Mothers and fathers tended to favor different strategies when encouraging their daughters to be active. Mothers provided higher levels of logistic support, that is, they were more likely to enroll their daughters in sports and to support their daughters at sporting events. Fathers, in contrast, were more likely to use their own behavior to encourage activity, for example, by leading a family outing involving activity. Although parents tended to favor different strategies to encourage their daughter to be physically active, both forms of support were associated with higher levels of physical activity among girls. In addition, a dose-type response was noted in the combined impact of parents on girls’ physical activity. Only 30% of girls reported high levels of physical activity when neither parent provided a high level of overall support for activity. This figure increased to 56% when one parent provided a high level of support and increased again to 70% when both parents provided high levels of support.
Previous research has yielded conflicting evidence about the comparative importance of mothers versus fathers on children’s physical activity (5
), This lack of consistency may be due to the fact that previous studies have generally adopted single item questions to assess parents’ own activity or their encouragement of activity. By developing a questionnaire that assessed a broader range of parenting practices that may promote physical activity, we found that mothers and fathers report similar levels of encouragement, but their methods tend to differ. The different support strategies adopted by mothers and fathers in this study (i.e., logistic support versus direct modeling) mirror gender differences identified in general parenting strategies in that mothers generally adopt a nurturing and organizational role and fathers adopt a more hands-on, playful approach to parenting (14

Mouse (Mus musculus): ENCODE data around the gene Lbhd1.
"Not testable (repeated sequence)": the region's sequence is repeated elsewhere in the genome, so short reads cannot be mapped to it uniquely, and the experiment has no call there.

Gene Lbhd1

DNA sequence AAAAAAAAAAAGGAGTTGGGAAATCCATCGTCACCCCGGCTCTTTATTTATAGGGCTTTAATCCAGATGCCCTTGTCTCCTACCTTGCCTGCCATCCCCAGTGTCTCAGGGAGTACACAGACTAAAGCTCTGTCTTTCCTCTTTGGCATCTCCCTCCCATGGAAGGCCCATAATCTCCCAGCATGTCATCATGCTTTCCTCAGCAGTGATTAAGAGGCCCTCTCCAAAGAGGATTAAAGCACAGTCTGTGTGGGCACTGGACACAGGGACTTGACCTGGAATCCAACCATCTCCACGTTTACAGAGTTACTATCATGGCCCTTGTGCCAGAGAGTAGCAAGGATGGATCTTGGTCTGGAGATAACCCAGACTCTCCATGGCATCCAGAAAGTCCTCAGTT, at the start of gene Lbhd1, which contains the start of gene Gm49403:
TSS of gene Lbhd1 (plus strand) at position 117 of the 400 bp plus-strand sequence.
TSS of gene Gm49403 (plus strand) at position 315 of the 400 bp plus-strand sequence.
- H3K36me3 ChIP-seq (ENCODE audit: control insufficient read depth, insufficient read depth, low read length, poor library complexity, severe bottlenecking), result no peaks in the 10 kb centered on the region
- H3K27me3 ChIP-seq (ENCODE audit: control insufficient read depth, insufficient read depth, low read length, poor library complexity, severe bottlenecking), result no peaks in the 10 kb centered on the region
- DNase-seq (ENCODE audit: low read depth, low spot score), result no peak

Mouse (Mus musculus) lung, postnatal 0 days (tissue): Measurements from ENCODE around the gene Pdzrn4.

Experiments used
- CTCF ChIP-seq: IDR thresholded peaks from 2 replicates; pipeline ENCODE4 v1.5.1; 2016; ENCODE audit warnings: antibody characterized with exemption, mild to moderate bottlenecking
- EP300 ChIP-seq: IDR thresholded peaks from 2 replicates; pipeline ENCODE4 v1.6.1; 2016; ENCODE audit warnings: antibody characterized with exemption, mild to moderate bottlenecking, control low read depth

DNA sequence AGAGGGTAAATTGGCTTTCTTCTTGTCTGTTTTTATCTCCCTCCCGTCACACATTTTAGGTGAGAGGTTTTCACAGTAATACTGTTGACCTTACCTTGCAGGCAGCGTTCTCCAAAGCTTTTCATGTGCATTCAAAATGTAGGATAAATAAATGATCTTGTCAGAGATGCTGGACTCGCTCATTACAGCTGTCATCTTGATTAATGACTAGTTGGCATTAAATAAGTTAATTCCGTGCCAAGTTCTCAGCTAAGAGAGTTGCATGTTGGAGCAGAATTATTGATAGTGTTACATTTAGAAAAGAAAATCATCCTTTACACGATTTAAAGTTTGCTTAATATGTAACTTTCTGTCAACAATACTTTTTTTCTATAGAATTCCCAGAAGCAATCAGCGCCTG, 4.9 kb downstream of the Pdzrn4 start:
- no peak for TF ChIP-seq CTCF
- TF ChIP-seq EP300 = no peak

). The fact that each method was associated with higher levels of physical activity among girls is encouraging because it suggests that parents can be given the freedom to provide activity support in a manner that is most comfortable to them.
When assessing the combined impact of mothers and fathers on girls’ physical activity, results indicated that girls were significantly more likely to be highly active when at least one parent reported a high level of support in contrast to when no parents provided a high level of support. In addition, in families in which one parent provided a high level of support, it did not matter whether it was the mother or the father. These findings suggest that in situations where it is infeasible for both parents to provide a high level of support, the positive influence of parental support may still be evident if at least one parent is supportive. Although it may be assumed that parental support leads to higher levels of physical activity among children, the directionality of this relationship cannot be determined in this study due to its cross-sectional design. For example, the pattern of associations may also reflect the possibility that highly active girls elicited higher levels of support from their parents. Further research using a longitudinal sample is needed to determine whether support from parents is associated with increases in children’s physical activity and whether parental support protects girls against the noted decline in physical activity across adolescence (27